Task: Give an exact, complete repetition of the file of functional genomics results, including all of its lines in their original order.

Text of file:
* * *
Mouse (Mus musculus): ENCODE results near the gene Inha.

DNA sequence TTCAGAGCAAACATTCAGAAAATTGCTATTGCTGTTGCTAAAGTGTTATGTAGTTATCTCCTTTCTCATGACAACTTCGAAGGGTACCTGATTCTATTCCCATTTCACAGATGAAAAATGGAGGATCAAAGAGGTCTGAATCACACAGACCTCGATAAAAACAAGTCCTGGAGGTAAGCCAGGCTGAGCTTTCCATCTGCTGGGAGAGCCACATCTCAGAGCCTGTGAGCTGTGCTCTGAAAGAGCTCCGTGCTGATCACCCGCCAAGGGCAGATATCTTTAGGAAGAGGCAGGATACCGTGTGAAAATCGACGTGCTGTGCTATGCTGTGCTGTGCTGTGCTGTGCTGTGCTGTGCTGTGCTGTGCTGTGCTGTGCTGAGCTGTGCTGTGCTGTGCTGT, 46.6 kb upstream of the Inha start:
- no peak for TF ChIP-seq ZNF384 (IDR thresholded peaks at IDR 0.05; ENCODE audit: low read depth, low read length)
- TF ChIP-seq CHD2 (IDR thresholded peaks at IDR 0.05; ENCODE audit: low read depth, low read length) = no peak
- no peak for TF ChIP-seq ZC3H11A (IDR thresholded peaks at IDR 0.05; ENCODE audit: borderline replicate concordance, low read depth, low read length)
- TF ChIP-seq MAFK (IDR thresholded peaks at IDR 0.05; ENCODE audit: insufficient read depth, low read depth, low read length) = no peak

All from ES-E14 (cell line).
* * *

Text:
Mouse (Mus musculus): ENCODE results near the gene Inha.

DNA sequence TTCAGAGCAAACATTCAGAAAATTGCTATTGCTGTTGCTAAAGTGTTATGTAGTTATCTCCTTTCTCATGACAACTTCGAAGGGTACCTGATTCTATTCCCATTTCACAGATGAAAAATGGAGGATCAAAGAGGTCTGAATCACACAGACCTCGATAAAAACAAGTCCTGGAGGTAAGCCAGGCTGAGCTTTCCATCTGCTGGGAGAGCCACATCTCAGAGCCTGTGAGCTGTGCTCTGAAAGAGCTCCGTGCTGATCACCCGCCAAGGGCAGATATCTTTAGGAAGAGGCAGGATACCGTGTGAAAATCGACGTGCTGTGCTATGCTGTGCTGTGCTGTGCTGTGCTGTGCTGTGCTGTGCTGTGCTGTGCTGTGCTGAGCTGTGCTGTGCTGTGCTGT, 46.6 kb upstream of the Inha start:
- no peak for TF ChIP-seq ZNF384 (IDR thresholded peaks at IDR 0.05; ENCODE audit: low read depth, low read length)
- TF ChIP-seq CHD2 (IDR thresholded peaks at IDR 0.05; ENCODE audit: low read depth, low read length) = no peak
- no peak for TF ChIP-seq ZC3H11A (IDR thresholded peaks at IDR 0.05; ENCODE audit: borderline replicate concordance, low read depth, low read length)
- TF ChIP-seq MAFK (IDR thresholded peaks at IDR 0.05; ENCODE audit: insufficient read depth, low read depth, low read length) = no peak

All from ES-E14 (cell line).